Here’s something creationists and evolutionary naturalists agree about:
Darwin’s theory of evolution leads inevitably to atheism. John F.
Haught disagrees. In Making Sense of Evolution, he proposes that one need not choose between God and Darwin.

is most concerned with people such as Richard Dawkins and Daniel
Dennett who define faith in narrow, ultraconservative terms. He
challenges them by suggesting that one can be faithful to a religious
tradition and also open to modern science. Haught reminds those of us
who are people of faith open to evolutionary science that coexistence
doesn’t mean living in separate homes (as Stephen J. Gould suggested).

Making Sense of Evolution
invites the reader to develop a “theology of evolution.” The key to
Haught’s argument is found in the second half of the book’s subtitle:
“the Drama of Life.” Science offers one lens on reality, but it doesn’t
tell the whole story. It doesn’t offer answers to questions of meaning
or purpose or explain why people continue to believe in God. Haught
suggests that evolution is like a set of grammatical rules that guide
the telling of the story of reality but don’t define its content. As we
seek to understand this story, we also ask what role God might play in
the drama.

The traditional answer to this question is to point
to design, and no one laid out the principles of design better than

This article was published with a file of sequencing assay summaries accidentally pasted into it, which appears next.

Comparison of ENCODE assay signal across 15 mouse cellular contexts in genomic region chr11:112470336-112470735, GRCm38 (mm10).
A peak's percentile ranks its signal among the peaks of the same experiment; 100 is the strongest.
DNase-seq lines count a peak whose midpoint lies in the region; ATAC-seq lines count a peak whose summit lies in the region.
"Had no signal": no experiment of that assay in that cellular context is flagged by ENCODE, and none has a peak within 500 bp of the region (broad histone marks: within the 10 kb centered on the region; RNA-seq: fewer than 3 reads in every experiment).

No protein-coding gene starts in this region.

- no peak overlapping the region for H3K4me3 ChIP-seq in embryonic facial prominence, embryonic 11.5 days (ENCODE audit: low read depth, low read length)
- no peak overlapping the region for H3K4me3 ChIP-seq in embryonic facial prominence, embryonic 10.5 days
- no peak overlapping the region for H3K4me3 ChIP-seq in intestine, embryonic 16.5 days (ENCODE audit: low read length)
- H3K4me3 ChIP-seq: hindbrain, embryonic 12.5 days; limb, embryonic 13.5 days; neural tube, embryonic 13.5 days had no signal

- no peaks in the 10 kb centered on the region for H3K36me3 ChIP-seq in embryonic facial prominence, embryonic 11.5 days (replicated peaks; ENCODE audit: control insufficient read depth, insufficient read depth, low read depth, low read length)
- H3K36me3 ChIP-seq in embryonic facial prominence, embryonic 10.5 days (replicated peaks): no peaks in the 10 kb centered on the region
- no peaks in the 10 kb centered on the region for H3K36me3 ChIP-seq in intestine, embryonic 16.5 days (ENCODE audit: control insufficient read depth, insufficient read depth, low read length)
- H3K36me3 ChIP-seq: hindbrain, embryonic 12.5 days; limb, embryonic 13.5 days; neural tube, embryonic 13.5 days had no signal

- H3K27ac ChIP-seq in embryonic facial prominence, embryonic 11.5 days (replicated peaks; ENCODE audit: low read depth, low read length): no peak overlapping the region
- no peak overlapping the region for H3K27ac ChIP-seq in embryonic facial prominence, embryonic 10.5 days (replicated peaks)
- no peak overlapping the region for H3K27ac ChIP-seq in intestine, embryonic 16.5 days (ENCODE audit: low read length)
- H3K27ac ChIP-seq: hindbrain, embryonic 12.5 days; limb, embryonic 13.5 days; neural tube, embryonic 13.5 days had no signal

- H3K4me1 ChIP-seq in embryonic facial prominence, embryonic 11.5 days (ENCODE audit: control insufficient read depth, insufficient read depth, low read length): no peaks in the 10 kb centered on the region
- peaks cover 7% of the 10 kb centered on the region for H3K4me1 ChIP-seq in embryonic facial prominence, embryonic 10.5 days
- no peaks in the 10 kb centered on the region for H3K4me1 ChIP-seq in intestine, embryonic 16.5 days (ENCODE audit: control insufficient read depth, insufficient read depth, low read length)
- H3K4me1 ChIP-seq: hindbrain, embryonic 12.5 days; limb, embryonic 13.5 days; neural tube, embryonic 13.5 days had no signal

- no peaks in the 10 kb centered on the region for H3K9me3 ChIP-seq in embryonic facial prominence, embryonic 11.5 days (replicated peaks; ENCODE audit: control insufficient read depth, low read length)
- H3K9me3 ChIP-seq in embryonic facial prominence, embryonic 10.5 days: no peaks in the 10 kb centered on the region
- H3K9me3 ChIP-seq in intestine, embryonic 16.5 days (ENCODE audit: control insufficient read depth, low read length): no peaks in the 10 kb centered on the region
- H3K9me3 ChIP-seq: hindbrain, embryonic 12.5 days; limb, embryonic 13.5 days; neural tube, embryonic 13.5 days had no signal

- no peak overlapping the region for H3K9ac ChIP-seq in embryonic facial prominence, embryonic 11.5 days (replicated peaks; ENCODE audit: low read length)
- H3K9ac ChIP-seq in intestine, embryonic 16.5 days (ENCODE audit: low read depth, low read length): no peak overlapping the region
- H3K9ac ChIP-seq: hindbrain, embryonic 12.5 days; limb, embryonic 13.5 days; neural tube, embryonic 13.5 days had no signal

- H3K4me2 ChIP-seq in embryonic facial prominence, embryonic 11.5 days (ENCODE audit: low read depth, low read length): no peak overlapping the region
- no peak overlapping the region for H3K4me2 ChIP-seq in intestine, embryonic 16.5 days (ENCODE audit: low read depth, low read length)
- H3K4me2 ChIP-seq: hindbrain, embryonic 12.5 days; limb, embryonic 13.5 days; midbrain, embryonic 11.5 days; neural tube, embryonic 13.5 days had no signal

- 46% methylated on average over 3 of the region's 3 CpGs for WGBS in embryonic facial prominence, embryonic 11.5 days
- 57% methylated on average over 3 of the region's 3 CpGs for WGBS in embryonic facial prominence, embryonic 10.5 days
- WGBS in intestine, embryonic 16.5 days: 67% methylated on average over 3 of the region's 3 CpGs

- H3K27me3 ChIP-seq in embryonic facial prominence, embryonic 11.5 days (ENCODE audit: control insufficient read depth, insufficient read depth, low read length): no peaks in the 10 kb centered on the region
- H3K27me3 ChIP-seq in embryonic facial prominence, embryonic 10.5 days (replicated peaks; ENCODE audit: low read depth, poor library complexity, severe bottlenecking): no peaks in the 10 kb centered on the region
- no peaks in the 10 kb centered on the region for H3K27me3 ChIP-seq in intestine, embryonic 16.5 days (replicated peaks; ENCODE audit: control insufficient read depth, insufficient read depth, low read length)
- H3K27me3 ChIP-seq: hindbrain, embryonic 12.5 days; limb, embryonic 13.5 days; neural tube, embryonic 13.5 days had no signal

William Paley. But as Darwin himself discovered, Paley’s principles of
design were too simple, too mechanical. Haught sees reality as
involving multiple layers, one of which can be seen from the vantage
point of science. Drama is another one of the layers. In this layer,
God is not an engineer laying out the machine called life (Darwin
effectively overthrew that image) but is coming into reality from the
future, luring and beckoning life to move forward toward God’s desired
end. Of course not all the scenes are written in this scenario, for God
must adapt to the choices that are made.

A theology of evolution
offers an “ultimate reason why things are the way they are.” “It is not
in the design, diversity, and descent,” says Haught, “but in the
transformative drama of life, that theology finally makes its deepest
contact with Darwin’s science.”

Haught's theology is
process-oriented. He makes wide use of Whitehead, Hartshorne and
Tillich. He assumes that God’s involvement in the creative process is
noncoercive and synergistic. Humans play a significant role in the
evolutionary process.
Drama allows creation the freedom to work
in relationship with the creator. The process isn’t always pretty, but
do we really want a preordained, preset world that provides no
opportunity for growth or contribution from the creation? Haught

If Christians wish to join in the scientific
conversation, they need resources like this one. Evolutionary science
and theology need not be done in isolation. Instead, we can see
Darwin’s theory as a spiritual gift that will further our
understandings of God in our age.

Robert Cornwall

Robert Cornwall is pastor of Central Woodward Christian Church (Disciples of Christ) of Troy, Michigan, and editor of the journal Sharing the Practice. He blogs at Ponderings on a Faith Journey, part of the CCblogs network.

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